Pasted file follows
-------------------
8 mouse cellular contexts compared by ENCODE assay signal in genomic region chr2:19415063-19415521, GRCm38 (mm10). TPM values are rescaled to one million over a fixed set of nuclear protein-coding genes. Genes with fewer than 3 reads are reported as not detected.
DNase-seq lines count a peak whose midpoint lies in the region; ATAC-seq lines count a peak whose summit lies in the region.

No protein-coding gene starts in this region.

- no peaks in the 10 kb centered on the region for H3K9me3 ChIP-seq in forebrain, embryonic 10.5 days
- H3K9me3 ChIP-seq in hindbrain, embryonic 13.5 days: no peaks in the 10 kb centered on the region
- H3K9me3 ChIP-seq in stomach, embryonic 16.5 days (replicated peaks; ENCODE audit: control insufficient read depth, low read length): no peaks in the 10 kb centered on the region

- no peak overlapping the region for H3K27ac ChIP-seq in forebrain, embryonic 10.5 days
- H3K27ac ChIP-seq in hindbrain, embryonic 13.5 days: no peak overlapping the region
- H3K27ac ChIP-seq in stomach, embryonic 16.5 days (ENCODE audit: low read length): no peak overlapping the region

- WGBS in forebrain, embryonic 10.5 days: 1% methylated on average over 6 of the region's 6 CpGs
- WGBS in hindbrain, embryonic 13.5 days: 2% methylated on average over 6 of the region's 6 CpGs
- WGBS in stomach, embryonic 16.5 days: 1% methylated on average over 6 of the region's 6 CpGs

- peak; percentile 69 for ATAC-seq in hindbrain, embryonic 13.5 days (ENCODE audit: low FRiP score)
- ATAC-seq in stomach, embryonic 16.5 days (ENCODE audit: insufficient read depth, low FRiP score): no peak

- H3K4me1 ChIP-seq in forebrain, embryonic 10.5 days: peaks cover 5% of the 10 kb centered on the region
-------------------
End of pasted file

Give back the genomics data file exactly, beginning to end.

8 mouse cellular contexts compared by ENCODE assay signal in genomic region chr2:19415063-19415521, GRCm38 (mm10). TPM values are rescaled to one million over a fixed set of nuclear protein-coding genes. Genes with fewer than 3 reads are reported as not detected.
DNase-seq lines count a peak whose midpoint lies in the region; ATAC-seq lines count a peak whose summit lies in the region.

No protein-coding gene starts in this region.

- no peaks in the 10 kb centered on the region for H3K9me3 ChIP-seq in forebrain, embryonic 10.5 days
- H3K9me3 ChIP-seq in hindbrain, embryonic 13.5 days: no peaks in the 10 kb centered on the region
- H3K9me3 ChIP-seq in stomach, embryonic 16.5 days (replicated peaks; ENCODE audit: control insufficient read depth, low read length): no peaks in the 10 kb centered on the region

- no peak overlapping the region for H3K27ac ChIP-seq in forebrain, embryonic 10.5 days
- H3K27ac ChIP-seq in hindbrain, embryonic 13.5 days: no peak overlapping the region
- H3K27ac ChIP-seq in stomach, embryonic 16.5 days (ENCODE audit: low read length): no peak overlapping the region

- WGBS in forebrain, embryonic 10.5 days: 1% methylated on average over 6 of the region's 6 CpGs
- WGBS in hindbrain, embryonic 13.5 days: 2% methylated on average over 6 of the region's 6 CpGs
- WGBS in stomach, embryonic 16.5 days: 1% methylated on average over 6 of the region's 6 CpGs

- peak; percentile 69 for ATAC-seq in hindbrain, embryonic 13.5 days (ENCODE audit: low FRiP score)
- ATAC-seq in stomach, embryonic 16.5 days (ENCODE audit: insufficient read depth, low FRiP score): no peak

- H3K4me1 ChIP-seq in forebrain, embryonic 10.5 days: peaks cover 5% of the 10 kb centered on the region